When the Goddard Space Flight Center opened its doors, we were standing on the brink of a great new adventure - one that would change our lives and vastly expand our understanding of the world and universe in which we live. The journey would not be an easy one. It would involve many thousands of people, in many different locations, and the cooperation of countries around the world. It would require enormous ingenuity, a tremendous investment of time and money, and the sacrifice of human lives. The people who undertook this endeavor had to have the determination to persevere through failure and frustration, the dedication to devote hours, months, and years to a single effort, and the vision to imagine not only creative solutions  but the results that would make the effort worthwhile.
Because it was created at the dawn of the space age and has lived through the many changing tides and eras of NASA, Goddard in many ways parallels the history of the U.S. space program itself. It began in a scramble to catch up with the Russians after the launch of Sputnik, pulling scientists and engineers from numerous military and civilian research institutions into a hybrid organization that could master the challenges of space flight and exploration. The effort was funded by a nation suddenly worried about not only its prestige, but its military security. Yet President Eisenhower made it very clear that the exploration of this new territory was to be a civilian effort. Despite the fact that it was the height of the Cold War, NASA and Goddard were formed with the directive that "the activities in space should be devoted to peaceful purposes for the benefit of all mankind."1
The challenges this group of researchers faced were so extensive that even the people who organized NASA initially failed to realize how complex the effort would be. Goddard, it was thought, could manage all the tasks necessary for the scientific and human exploration of space. This notion soon changed, but it left Goddard with a unique legacy of diversity. Goddard remained one of the only places in the world where the entire cycle of a space project could be completed, from theory to launch to final analysis of the data received. The Center has one other distinction within NASA, as well. In an agency dedicated primarily to the engineering challenge of travelling into space, Goddard has remained the only full NASA Center dedicated to science2.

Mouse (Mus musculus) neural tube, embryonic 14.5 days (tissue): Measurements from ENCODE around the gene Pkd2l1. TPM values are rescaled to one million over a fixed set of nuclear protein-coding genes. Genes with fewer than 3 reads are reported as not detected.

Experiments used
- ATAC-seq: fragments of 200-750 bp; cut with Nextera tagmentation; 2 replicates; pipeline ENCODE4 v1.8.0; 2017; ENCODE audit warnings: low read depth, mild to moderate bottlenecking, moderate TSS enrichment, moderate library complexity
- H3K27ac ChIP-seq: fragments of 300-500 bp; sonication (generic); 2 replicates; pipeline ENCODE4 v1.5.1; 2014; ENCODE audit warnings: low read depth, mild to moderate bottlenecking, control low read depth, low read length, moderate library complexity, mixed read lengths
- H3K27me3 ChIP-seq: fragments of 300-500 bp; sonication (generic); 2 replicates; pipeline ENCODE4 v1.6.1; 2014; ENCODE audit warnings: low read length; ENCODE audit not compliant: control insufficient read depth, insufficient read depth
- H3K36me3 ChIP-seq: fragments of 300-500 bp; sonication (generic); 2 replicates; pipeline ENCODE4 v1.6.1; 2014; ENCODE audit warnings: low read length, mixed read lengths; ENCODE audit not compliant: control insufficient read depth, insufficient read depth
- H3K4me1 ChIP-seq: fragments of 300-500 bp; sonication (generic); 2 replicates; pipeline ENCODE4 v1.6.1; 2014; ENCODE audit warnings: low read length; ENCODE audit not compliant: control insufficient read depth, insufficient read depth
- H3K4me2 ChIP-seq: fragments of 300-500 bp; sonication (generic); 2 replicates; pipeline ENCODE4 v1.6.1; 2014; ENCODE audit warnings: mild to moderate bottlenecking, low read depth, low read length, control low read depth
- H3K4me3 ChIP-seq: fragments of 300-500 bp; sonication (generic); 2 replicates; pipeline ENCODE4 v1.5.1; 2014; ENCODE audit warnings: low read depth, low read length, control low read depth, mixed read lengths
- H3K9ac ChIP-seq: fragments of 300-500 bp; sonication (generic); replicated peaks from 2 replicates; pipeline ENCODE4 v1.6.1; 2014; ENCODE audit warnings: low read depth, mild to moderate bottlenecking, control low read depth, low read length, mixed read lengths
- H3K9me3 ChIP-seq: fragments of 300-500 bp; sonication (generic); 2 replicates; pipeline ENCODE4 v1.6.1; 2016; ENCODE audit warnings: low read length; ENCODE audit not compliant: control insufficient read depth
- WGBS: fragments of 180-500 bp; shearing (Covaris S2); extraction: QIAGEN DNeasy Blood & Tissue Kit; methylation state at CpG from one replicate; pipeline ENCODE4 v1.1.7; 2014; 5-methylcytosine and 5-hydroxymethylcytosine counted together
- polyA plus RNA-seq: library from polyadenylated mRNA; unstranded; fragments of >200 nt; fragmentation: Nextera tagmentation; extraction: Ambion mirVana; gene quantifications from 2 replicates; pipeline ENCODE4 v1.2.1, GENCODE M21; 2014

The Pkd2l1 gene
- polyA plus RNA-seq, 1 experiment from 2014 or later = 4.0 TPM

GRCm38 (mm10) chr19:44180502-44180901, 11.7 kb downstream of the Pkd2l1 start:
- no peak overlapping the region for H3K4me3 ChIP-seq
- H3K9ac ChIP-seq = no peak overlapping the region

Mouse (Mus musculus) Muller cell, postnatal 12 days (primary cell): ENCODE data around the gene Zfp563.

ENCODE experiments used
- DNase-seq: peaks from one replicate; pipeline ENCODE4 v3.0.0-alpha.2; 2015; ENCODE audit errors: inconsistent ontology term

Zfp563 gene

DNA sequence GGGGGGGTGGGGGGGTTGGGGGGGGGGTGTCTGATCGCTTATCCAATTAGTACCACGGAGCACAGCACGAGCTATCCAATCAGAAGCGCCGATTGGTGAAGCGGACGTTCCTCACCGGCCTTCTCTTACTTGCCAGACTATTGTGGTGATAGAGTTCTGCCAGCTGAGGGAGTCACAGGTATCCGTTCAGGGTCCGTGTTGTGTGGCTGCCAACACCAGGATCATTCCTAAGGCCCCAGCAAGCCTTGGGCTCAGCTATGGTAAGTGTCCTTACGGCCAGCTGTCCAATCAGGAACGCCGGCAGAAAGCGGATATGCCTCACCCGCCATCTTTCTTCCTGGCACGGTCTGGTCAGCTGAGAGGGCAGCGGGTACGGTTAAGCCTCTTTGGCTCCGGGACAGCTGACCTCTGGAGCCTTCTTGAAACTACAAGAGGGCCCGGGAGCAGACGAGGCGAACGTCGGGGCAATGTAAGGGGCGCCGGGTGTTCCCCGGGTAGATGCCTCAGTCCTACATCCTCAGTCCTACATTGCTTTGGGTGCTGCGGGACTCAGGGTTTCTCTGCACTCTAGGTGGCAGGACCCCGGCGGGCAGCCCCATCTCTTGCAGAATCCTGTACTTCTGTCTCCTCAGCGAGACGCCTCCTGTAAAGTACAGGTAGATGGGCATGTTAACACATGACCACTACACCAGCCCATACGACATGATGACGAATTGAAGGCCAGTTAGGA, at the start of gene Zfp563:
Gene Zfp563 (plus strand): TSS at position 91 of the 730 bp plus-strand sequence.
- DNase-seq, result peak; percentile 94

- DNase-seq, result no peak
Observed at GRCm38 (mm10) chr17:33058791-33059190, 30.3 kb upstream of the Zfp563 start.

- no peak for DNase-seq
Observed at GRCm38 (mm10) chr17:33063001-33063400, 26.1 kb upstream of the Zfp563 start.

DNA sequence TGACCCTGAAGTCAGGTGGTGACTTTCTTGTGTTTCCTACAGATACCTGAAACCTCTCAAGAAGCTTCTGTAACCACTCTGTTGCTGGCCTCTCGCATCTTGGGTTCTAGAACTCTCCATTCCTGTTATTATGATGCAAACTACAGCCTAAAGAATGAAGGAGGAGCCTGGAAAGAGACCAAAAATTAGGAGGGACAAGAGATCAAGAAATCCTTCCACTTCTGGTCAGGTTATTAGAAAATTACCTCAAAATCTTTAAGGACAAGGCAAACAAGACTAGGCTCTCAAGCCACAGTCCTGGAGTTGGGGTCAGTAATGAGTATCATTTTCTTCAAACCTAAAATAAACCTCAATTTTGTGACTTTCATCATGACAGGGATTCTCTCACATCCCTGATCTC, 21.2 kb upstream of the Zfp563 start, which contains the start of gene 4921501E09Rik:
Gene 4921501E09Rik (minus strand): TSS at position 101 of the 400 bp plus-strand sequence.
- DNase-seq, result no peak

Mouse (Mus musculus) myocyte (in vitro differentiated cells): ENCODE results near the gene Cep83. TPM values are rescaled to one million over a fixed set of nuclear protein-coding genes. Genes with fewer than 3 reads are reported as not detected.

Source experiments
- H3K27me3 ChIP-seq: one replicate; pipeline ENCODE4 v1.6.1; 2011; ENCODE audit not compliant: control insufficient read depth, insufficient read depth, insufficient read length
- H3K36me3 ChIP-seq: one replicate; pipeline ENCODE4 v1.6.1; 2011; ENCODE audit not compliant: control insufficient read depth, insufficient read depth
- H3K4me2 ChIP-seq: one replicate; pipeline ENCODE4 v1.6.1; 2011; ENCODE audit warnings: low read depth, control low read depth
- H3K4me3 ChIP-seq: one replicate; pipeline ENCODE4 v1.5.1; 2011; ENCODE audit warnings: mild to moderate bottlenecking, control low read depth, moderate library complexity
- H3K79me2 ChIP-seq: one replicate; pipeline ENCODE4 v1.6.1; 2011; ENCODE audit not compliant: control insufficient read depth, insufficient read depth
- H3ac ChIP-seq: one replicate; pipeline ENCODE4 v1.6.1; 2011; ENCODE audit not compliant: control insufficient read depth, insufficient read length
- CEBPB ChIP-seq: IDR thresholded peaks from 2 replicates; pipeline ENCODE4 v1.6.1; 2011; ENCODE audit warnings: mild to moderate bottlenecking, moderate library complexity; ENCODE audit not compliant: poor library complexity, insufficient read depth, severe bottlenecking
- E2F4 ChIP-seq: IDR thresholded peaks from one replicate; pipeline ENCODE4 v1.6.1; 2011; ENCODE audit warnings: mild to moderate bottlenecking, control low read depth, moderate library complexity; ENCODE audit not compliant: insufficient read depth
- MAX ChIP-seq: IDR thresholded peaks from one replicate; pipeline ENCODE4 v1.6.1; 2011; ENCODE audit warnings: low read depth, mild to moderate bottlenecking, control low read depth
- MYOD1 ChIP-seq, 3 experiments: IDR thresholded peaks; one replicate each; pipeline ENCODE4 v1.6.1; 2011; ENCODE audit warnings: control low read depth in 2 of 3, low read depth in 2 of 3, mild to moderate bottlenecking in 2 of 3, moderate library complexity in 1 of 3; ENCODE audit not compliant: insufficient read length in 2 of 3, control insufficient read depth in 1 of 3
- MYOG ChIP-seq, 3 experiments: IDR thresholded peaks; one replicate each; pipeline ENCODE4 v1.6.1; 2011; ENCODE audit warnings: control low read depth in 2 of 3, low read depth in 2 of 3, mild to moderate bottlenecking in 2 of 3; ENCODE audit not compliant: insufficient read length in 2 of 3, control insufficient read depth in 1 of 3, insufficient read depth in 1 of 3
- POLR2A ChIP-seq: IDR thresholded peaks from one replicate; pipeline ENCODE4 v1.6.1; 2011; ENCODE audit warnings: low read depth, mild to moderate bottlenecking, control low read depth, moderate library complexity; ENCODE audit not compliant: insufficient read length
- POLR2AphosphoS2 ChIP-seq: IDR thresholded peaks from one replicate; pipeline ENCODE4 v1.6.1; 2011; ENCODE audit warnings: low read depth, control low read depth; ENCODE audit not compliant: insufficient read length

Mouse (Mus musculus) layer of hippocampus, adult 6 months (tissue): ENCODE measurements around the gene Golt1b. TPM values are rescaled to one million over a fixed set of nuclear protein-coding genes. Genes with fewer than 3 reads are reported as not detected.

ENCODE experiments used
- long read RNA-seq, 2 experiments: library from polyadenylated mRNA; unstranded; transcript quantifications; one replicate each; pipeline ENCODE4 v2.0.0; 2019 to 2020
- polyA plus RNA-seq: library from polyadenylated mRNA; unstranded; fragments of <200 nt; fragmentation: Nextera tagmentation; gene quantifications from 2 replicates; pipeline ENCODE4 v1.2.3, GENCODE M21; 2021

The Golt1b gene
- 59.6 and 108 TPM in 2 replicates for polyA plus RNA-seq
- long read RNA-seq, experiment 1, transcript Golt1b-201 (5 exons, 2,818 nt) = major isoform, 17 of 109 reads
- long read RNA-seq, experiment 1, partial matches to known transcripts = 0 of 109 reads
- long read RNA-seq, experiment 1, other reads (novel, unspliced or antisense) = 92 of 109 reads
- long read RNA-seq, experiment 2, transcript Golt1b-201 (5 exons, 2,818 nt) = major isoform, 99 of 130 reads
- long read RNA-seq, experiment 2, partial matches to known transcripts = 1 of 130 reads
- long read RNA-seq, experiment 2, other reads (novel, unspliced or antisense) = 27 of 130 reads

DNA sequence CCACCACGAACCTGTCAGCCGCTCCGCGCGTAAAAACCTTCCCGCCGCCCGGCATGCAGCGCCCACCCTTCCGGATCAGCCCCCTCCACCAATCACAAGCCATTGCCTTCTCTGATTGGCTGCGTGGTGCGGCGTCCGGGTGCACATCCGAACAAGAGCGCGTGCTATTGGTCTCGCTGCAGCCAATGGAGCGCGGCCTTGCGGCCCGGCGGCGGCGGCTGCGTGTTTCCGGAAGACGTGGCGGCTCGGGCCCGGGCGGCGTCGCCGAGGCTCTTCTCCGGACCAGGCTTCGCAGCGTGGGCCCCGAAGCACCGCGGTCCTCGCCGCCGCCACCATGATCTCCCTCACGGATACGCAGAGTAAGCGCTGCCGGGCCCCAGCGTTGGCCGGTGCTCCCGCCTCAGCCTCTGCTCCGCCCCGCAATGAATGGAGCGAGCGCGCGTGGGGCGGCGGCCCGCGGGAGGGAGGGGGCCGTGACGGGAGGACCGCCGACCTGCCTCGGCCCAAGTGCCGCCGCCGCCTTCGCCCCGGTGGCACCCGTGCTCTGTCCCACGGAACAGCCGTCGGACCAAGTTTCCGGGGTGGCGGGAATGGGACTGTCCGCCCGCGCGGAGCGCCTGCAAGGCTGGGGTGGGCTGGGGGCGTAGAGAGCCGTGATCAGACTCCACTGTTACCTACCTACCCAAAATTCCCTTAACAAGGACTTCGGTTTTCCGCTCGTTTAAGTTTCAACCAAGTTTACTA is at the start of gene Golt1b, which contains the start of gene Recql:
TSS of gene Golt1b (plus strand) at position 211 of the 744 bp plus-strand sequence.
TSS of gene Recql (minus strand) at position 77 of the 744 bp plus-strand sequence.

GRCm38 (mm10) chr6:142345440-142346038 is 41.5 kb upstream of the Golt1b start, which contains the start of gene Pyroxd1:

These two distinguishing characteristics of Goddard: its wide diversity of projects and responsibilities, and its role in conducting scientific research, have created unique and impressive strengths within the Center. Goddard's blend of science and engineering has given it the ability to not only conceive of experiments but also to design the technology and equipment necessary to execute those ideas. This in-house satellite building capability, which stressed innovative thinking and design, led to the development of numerous valuable concepts and spacecraft, including the highly successful Explorer series, the concept of modular satellites that could be serviced in space, and the....
 .....new state-of-the-art Small Explorer class of research satellites. The blend of science and engineering at the same Center also gave Goddard's scientists and engineers the ability to work closely together to design and build a wide variety of complex instruments that made Goddard's scientific achievements possible.